IT organizations across the globe use a number of metrics to measure their successes, failures, and standings. One of the more popular metrics is the “number of 9s” as a measure of system uptime. Why use 9s? It is relatively easy for technology organizations to measure system performance. Unfortunately, it does not matter outside of IT.
What are 9s?
The number of 9s refers to the percentage of system uptime. Typically, we hear about three 9s, four 9s or five 9s. Three 9’s refers to 99.9 percent uptime, or .1 percent downtime whereas five 9s refers to an ever-illusive 99.999 percent uptime or a mere .001 percent downtime.
These metrics have been used for a very long time; from internal IT organizations reporting status to Service Level Agreements (SLAs) from service providers. The number of 9s is used as a metric to set performance target . . . and measure progress toward them. The problem is, they are technology focused. When looking at the inverse as a function of downtime, it equates to the following table:
Even at four-9s, that equates to a maximum of only 52.56 minutes of downtime per year. Unfortunately, this means very little if the company is in retail and those 52 minutes of downtime came during Black Friday or Cyber Monday. In addition, the number may be artificially low as other factors may not be included in the calculation.
The fallacy of planned vs. unplanned downtime
First, it is important to differentiate between scheduled downtime and unplanned downtime (outages). Most measure their system performance based on the amount of unplanned downtime and exclude any scheduled downtime from the calculations. There has been an ongoing debate for years whether to include scheduled downtime.
Arguably, if a system is down (planned or unplanned), it is still down and unavailable. In today’s world of 24×7, 100 percent uptime expectations, planned downtime must be considered. Ironically, the inclusion of planned downtime causes uptime figures to drop and may cause a rethinking of how applications and services are architected.
In today’s world, do these metrics even make sense anymore? They are not business metric . . . unless you are a service provider that makes your business about uptime. For the majority of IT organizations, these metrics are just “technology” metrics that have little to no relevance to the business at hand. Just ask a line of business owner what five-9s means to their line of business. For IT, it is hard to connect the dots between percentage uptime and true business impact. And by business impact, this refers to business impact measured in dollars.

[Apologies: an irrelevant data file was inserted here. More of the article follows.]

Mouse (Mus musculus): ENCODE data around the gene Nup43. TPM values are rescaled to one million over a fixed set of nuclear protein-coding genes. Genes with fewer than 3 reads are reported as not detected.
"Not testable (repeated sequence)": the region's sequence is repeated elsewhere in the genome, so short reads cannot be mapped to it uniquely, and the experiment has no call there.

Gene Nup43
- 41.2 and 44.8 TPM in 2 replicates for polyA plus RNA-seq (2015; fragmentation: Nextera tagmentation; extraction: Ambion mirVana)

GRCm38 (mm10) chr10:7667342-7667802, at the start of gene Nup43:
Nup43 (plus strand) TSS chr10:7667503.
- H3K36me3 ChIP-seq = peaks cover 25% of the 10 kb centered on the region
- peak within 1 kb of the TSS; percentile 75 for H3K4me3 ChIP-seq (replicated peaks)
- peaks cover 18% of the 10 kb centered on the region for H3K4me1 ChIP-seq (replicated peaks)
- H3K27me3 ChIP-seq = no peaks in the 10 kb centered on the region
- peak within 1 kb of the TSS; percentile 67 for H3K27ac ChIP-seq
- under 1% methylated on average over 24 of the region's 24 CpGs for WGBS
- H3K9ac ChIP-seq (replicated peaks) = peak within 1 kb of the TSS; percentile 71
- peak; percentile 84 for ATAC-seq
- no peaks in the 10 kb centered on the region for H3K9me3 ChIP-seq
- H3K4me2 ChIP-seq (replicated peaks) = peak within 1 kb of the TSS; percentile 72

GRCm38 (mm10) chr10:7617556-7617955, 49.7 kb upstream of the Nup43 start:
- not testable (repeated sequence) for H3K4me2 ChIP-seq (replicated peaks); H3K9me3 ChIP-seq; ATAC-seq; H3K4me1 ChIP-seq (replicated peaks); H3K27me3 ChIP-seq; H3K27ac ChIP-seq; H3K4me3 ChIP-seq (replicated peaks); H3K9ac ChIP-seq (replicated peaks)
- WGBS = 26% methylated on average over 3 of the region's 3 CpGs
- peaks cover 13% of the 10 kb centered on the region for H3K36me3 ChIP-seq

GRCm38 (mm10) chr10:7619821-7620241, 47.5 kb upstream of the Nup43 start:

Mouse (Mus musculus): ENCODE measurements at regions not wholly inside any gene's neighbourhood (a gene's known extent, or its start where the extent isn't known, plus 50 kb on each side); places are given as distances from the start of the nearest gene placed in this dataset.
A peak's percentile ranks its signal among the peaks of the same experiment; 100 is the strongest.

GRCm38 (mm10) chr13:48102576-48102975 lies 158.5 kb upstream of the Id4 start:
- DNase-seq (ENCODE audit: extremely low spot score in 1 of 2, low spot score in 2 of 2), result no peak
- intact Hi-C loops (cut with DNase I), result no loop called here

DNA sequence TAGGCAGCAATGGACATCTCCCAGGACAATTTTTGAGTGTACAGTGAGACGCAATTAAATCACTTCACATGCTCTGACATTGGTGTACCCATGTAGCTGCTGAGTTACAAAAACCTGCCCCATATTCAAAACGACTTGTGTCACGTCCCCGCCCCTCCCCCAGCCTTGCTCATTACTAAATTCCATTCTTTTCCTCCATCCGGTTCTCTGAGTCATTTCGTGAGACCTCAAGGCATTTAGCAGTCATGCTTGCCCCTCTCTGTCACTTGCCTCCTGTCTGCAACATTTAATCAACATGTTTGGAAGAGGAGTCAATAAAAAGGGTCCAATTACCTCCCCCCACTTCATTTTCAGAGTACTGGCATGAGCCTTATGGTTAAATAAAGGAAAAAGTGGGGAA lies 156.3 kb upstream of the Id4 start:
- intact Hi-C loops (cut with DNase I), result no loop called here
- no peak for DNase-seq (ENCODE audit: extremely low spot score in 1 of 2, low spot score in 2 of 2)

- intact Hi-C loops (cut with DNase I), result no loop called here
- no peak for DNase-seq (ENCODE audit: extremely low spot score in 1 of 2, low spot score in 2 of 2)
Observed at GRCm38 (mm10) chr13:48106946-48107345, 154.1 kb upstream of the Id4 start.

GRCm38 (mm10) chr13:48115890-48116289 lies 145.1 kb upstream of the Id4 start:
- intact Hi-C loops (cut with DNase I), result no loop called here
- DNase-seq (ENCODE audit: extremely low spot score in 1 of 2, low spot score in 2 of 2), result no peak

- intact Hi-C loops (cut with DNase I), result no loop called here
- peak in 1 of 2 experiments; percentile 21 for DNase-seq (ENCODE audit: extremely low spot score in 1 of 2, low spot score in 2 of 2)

If not 9s, what business metrics should IT be focused on? Most companies use a common set of metrics to gauge business progress. Those may include Cost to Acquire a Customer (CAC), Lifetime Value of Customer (LVC) and Gross Margin. Customer engagement is a key area of focus that includes customer acquisition, retention & churn. For IT, these metrics may seem very foreign. However, to a company, they are very real. Increasingly so, IT must connect the dots between that new technology and the value it brings to business metrics. As IT evolves to a business focused organization, so should their metrics of success.
The role of the CIO
The CIO, above all others, is best positioned to take the lead in this transformation. Instead of looking for ways to express technological impact, look for ways to express business impact. It may seem like a subtle change in nomenclature, but the impact is huge. Business metrics provide a single view that all parts of a company can directly work toward improving.
A good starting point is to understand how the company makes money. Start with reading the income statement, balance sheet and cash flow statement. Are there any hotspots that IT can contribute to? And what (business) metrics should IT use to measure their progress.
Not only will this shift IT thinking to be business focused, it will also highlight better alignment with other business leaders across the company.